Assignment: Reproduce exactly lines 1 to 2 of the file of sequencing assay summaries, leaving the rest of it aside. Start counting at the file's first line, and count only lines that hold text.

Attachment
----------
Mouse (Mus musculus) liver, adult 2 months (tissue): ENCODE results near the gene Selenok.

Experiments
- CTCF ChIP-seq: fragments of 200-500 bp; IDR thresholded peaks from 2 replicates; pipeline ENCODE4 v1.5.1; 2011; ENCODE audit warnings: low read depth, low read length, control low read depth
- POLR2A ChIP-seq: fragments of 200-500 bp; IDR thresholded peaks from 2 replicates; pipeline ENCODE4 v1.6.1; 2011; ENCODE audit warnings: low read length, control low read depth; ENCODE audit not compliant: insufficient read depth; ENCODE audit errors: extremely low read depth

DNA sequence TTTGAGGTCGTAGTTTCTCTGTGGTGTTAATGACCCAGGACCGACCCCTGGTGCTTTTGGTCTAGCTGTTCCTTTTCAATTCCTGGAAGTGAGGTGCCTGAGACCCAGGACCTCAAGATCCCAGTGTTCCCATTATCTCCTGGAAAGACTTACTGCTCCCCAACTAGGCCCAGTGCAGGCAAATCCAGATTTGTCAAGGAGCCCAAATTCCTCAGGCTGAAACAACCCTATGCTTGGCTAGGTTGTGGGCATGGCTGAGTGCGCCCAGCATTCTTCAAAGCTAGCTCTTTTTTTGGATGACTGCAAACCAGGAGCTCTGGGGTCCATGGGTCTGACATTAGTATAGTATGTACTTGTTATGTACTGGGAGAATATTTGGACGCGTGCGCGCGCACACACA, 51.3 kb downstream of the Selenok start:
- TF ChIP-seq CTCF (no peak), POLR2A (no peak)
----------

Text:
Mouse (Mus musculus) liver, adult 2 months (tissue): ENCODE results near the gene Selenok.

Experiments